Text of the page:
With such a slow system, it’s no wonder that sloths defecate just once a week. A sloth can lose around 1/3 of its bodyweight after a single bowel movement.
When sloths defecate, they descend from the trees and choose a spot at the base of their tree. While defecating, they perform a “poo dance,” moving side to side until they’re finished. They bury their waste, and it’s thought that they help nourish their tree in this way.
When sloths venture down from the trees to engage in their weekly bathroom habit, they make themselves very vulnerable to predators.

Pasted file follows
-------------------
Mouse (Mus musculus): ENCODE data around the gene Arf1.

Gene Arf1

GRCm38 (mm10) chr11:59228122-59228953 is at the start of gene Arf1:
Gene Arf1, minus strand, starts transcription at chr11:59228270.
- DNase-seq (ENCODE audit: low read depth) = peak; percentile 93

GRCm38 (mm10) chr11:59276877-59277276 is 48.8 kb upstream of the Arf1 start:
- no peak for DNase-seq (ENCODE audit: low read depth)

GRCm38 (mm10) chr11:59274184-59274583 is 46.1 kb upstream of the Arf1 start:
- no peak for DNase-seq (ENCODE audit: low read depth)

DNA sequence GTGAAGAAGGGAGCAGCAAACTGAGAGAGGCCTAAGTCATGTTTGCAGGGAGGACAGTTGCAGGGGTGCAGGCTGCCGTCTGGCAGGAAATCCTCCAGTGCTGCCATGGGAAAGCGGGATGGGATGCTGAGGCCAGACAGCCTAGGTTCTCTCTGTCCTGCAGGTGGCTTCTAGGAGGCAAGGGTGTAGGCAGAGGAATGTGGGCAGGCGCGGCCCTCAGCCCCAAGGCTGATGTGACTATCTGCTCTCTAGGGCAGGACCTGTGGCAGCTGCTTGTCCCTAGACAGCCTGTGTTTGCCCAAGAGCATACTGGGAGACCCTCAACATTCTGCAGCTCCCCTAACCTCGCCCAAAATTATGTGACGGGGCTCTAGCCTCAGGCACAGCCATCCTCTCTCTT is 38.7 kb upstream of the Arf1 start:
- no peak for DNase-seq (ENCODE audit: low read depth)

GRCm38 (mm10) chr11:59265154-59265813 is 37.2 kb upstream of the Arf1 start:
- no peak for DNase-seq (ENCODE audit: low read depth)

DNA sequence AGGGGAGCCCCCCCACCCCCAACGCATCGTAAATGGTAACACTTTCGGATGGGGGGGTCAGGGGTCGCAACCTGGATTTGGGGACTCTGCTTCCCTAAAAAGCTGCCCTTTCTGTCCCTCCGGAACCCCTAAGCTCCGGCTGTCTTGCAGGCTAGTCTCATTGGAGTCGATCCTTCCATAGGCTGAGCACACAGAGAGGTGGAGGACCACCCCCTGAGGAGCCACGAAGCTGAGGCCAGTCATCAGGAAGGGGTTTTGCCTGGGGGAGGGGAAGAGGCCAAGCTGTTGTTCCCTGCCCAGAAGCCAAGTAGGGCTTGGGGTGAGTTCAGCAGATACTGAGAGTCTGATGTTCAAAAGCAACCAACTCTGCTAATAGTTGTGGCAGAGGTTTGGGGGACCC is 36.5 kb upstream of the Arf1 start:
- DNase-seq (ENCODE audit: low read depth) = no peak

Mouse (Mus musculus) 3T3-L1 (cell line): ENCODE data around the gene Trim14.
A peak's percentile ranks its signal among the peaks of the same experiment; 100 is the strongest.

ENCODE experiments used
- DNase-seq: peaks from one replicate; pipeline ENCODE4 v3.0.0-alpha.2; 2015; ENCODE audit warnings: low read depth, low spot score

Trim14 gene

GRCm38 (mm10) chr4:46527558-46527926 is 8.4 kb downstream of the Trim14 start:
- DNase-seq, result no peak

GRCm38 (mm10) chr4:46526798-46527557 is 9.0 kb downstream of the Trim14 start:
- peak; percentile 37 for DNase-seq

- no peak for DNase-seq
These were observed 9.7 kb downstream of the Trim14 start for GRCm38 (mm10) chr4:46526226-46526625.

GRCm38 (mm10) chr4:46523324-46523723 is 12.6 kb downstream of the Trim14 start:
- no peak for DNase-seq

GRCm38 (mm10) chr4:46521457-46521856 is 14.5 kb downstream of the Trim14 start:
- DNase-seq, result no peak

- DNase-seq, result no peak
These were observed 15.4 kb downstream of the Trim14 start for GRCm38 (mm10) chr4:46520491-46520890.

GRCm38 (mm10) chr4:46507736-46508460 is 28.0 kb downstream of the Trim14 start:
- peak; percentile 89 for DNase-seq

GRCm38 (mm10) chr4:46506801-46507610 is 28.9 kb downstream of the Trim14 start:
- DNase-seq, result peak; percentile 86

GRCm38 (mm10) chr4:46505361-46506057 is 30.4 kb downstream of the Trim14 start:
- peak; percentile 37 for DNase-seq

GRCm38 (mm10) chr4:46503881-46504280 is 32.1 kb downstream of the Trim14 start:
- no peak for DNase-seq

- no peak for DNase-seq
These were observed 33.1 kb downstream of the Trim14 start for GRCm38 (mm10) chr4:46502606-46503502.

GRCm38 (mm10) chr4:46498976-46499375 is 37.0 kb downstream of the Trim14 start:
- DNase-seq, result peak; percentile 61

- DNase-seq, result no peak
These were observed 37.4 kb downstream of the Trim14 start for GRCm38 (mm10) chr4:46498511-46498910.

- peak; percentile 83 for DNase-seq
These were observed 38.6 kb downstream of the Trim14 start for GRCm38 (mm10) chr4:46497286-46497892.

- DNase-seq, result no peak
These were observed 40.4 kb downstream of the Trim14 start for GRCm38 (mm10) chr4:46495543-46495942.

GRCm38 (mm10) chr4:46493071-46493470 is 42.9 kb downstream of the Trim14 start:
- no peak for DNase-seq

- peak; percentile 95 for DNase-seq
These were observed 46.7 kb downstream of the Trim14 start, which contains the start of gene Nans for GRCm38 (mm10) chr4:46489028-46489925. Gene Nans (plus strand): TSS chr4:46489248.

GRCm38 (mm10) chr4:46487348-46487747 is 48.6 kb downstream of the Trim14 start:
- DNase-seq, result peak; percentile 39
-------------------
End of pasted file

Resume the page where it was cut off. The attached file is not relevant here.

A certain species of moth lives in the fur of the sloth. When sloths poop, the moths lay eggs on the feces, which hatch into larvae and feed on the fecal matter. When the moths mature, they simply fly up to the sloth, where they make their home, completing the cycle.
Three-toed sloths have a very restricted diet, eating only leaves from a few tree species. No mammal on earth digests as slowly as the three-toed sloth!
Two-toed sloths eat a wider selection of food: They dine on leaves as well, but will also eat insects, carrion, fruits, nuts, and small lizards. They’ll even eat the algae that grows in their own fur.
Sloths have very large stomachs, and the bacteria that live inside them help to ferment and digest their food. If the sloth’s body temperature drops too low, the bacteria will stop working, and the sloth can starve, even if it has a full belly!